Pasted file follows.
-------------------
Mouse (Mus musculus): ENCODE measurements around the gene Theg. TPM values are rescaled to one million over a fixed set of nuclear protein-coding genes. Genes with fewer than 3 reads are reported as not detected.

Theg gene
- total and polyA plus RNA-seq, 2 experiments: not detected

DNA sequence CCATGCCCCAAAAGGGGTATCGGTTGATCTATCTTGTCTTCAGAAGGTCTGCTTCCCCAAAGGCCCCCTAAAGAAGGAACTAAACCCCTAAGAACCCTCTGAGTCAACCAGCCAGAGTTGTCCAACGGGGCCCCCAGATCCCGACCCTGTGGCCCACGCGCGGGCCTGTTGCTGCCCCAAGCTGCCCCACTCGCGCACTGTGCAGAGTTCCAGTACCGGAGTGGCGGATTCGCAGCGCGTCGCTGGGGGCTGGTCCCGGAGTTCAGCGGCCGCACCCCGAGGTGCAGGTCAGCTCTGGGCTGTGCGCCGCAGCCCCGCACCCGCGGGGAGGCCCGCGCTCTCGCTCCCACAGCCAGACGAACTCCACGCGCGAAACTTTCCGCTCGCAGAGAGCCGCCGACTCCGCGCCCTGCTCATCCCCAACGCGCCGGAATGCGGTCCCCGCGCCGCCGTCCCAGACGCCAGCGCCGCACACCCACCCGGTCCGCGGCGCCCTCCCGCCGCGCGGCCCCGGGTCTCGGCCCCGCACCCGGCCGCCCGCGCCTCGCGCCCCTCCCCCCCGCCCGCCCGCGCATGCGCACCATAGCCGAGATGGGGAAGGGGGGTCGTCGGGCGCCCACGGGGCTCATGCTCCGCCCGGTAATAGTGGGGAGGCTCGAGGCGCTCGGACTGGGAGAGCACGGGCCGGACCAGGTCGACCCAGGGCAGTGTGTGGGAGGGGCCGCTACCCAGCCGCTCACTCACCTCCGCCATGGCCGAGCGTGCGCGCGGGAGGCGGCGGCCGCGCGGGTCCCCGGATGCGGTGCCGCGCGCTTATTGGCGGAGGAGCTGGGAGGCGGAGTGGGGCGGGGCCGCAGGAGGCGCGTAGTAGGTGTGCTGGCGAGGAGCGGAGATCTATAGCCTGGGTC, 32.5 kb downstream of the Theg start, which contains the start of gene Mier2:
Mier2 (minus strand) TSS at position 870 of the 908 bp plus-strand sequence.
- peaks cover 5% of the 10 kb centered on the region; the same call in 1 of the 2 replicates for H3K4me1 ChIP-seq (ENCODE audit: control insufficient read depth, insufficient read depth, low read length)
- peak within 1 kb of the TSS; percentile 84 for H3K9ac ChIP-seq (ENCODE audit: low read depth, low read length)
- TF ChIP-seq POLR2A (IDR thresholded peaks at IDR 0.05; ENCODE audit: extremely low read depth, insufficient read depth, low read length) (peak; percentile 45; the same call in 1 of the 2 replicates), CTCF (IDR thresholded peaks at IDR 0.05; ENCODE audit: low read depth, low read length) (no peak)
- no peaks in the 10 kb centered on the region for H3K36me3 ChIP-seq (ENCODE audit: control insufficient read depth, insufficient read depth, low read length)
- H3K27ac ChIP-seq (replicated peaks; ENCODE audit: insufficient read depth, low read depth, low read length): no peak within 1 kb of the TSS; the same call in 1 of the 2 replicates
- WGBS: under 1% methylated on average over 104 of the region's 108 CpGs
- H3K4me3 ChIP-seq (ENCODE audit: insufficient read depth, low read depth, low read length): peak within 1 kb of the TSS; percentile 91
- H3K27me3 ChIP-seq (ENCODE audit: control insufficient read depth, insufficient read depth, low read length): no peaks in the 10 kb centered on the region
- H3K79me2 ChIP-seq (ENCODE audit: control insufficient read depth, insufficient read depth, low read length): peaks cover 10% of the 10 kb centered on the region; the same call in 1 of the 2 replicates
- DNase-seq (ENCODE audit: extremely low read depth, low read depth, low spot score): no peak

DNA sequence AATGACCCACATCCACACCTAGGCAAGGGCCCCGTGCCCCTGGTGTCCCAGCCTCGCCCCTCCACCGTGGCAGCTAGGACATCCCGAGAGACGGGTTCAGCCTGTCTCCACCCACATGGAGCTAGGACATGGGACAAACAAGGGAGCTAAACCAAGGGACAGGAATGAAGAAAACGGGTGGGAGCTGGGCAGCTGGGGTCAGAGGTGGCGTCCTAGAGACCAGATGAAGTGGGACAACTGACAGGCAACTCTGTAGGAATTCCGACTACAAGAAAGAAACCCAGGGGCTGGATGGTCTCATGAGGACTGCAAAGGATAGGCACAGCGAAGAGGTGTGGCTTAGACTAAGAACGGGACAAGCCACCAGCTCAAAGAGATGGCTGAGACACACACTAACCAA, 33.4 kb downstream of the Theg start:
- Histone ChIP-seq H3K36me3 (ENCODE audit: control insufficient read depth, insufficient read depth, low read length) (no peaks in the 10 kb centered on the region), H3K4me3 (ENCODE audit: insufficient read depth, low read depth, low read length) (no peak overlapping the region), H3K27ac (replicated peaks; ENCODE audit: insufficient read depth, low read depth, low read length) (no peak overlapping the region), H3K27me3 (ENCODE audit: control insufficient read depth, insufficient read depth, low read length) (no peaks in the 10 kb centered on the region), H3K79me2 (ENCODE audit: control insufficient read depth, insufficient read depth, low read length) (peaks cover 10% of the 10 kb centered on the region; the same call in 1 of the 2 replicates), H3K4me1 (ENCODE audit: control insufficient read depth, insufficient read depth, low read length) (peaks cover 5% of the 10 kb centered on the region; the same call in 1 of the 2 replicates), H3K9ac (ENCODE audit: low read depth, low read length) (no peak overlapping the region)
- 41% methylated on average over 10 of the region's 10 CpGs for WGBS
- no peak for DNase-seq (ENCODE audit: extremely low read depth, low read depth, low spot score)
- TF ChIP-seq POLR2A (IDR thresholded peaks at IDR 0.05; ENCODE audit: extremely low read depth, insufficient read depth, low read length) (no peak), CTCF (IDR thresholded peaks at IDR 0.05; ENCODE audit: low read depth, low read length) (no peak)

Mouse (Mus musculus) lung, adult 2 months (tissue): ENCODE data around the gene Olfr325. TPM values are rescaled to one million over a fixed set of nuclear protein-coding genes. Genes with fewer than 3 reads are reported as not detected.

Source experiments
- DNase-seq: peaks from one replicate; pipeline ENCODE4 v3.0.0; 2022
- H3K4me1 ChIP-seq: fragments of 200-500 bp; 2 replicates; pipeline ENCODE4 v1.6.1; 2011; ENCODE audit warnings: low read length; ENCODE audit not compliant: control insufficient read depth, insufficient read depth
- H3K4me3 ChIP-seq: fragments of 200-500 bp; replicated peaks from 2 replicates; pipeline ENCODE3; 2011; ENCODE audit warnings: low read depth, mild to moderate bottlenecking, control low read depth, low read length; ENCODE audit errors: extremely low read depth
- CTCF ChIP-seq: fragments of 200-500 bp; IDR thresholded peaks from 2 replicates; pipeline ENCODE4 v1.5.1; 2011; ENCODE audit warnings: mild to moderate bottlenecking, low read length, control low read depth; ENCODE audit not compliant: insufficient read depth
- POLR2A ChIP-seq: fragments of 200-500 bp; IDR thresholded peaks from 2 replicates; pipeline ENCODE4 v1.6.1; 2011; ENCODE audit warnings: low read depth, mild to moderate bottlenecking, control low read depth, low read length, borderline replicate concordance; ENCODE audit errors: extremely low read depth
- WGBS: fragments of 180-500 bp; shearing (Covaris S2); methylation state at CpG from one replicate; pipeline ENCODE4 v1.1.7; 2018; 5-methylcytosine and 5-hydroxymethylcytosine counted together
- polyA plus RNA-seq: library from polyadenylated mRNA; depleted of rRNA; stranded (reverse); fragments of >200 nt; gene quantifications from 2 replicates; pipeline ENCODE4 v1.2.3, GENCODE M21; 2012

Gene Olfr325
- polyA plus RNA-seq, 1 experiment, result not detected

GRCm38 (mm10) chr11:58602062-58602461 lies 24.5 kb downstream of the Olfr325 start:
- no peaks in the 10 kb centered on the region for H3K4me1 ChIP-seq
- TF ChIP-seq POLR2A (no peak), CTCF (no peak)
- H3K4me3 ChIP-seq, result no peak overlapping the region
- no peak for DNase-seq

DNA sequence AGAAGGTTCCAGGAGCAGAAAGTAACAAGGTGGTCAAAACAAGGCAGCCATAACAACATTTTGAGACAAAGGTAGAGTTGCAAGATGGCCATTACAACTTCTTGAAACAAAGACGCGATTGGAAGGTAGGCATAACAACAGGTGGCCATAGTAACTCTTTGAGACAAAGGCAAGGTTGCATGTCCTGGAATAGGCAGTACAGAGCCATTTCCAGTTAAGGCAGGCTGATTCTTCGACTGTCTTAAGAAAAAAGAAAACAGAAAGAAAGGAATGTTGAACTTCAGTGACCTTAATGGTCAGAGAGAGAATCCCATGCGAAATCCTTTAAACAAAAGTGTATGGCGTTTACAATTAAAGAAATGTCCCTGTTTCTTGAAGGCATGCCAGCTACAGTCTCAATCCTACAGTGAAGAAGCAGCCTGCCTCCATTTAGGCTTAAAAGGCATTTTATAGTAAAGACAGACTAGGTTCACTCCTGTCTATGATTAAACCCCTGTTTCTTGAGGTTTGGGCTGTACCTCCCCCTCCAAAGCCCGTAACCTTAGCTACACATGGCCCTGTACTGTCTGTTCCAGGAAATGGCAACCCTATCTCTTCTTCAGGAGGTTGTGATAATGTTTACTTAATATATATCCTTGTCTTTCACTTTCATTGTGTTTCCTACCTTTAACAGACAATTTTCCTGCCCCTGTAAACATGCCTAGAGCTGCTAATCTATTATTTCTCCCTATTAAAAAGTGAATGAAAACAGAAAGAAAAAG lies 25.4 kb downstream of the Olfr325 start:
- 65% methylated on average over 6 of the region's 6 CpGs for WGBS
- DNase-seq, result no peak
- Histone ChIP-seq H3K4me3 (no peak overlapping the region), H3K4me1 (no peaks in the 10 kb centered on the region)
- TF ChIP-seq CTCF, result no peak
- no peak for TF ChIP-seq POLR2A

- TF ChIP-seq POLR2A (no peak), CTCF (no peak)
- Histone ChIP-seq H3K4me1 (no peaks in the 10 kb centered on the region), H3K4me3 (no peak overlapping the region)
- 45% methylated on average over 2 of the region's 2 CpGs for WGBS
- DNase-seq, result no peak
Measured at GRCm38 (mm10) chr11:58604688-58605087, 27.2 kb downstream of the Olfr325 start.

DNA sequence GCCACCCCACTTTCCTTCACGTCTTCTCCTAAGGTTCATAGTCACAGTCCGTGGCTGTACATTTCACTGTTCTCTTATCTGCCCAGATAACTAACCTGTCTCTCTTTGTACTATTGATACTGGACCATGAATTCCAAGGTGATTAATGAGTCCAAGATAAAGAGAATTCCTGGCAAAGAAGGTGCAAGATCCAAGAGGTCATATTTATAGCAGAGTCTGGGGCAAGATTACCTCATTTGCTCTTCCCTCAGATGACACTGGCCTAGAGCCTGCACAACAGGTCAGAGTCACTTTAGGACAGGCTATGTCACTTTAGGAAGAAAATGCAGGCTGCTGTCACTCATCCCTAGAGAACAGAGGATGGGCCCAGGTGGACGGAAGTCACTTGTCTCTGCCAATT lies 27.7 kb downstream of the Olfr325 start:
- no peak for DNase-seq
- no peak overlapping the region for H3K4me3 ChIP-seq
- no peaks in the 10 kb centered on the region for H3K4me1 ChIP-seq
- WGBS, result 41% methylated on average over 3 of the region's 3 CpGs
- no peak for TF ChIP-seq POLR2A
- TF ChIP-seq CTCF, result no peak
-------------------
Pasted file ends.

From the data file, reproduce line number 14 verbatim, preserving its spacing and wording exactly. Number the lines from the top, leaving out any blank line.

- H3K79me2 ChIP-seq (ENCODE audit: control insufficient read depth, insufficient read depth, low read length): peaks cover 10% of the 10 kb centered on the region; the same call in 1 of the 2 replicates